She won in a time of eight minutes 24.54 seconds, less than a second outside the Asian record she set earlier this year.

Manaudou took the silver in 8:24.96, while American Diana Munz grabbed the bronze in 8:26.61.

Manaudou, who also won a bronze in 100 backstroke at the Athens Games, was the favorite to win the longest race on the women's programme after she became the first Frenchwoman to win an Olympic swimming title with victory in the 400 freestyle on Sunday.

She was just two seconds off world record pace at the halfway stage and almost two and a half seconds off world record pace but her fast pace began to take its toll.

Shibata provided Japan with their third gold medal in swimming at Athens after Kosuke Kitajima won the men's breaststroke double.

Thorpe misses out

Ian Thorpe's games came to an abrupt and disappointing end as his Australian team-mates unexpectedly failed to qualify for final of the 4x100m medley relay.

While the superstar was kept in reserve, Matt Welsh, Jim Piper, Adam Pine and Michael Klim could only post the ninth fastest time.

That means Thorpe, who would have swum the relay final on Saturday, will finish his Games campaign with four medals, including two gold.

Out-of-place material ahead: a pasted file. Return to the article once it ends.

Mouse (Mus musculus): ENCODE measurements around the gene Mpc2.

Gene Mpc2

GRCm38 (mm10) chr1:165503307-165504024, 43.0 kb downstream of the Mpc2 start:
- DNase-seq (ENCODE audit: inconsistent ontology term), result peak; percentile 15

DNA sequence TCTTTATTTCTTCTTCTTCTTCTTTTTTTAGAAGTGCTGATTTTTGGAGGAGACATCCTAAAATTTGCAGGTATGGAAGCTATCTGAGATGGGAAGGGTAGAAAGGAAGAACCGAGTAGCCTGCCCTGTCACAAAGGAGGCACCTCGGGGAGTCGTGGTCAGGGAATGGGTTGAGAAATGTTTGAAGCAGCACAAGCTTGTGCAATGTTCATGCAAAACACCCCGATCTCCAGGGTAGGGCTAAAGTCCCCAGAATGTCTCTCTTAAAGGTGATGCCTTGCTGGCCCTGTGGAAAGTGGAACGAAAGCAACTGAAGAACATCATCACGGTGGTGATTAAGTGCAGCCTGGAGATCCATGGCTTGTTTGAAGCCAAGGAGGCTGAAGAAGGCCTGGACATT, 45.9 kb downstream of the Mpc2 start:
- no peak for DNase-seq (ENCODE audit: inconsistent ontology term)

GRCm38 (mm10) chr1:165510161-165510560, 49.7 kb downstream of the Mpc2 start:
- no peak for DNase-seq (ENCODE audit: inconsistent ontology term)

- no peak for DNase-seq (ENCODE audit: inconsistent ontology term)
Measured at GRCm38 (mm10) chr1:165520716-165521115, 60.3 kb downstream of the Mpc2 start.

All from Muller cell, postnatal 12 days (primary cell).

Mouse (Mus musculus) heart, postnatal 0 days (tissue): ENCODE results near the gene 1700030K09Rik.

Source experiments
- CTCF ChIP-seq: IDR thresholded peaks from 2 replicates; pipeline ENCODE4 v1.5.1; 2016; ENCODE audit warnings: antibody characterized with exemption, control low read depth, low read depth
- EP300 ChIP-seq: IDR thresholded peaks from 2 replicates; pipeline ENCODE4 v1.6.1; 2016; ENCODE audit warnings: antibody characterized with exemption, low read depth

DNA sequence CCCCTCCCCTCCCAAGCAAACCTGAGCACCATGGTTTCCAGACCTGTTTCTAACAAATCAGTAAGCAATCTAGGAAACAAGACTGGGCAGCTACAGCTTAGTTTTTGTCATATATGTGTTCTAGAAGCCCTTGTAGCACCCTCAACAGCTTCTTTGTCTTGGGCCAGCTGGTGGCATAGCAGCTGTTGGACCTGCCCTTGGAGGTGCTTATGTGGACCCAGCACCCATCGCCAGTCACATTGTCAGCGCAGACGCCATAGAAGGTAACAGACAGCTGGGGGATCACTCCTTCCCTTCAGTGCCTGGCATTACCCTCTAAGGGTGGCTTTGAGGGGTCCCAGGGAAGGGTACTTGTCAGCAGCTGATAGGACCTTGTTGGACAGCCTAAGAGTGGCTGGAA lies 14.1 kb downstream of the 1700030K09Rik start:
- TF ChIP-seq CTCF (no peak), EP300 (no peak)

He took top honors in the 200m and 400m freestyle, a silver in the 4x200m free relay and bronze in the 100m free.

Even without a medal from the medley relay, Thorpe's accomplishments in Athens made him Australia's most successful Olympian.

With his fifth career Olympic gold in the 200m free, Thorpe surpassed athlete Betty Cuthbert and swimmers Murray Rose and Dawn Fraser for the most by an Australian.

In two Olympics, Thorpe has nabbed five gold, three silver and a bronze.

Australian head coach Leigh Nugent said Welsh's lead-off backstroke leg in the relay heats was a key to the failure for Australia, which in Sydney claimed silver behind the United States.

"That really started the rot," Nugent said. "The front end of our swim just wasn't strong enough."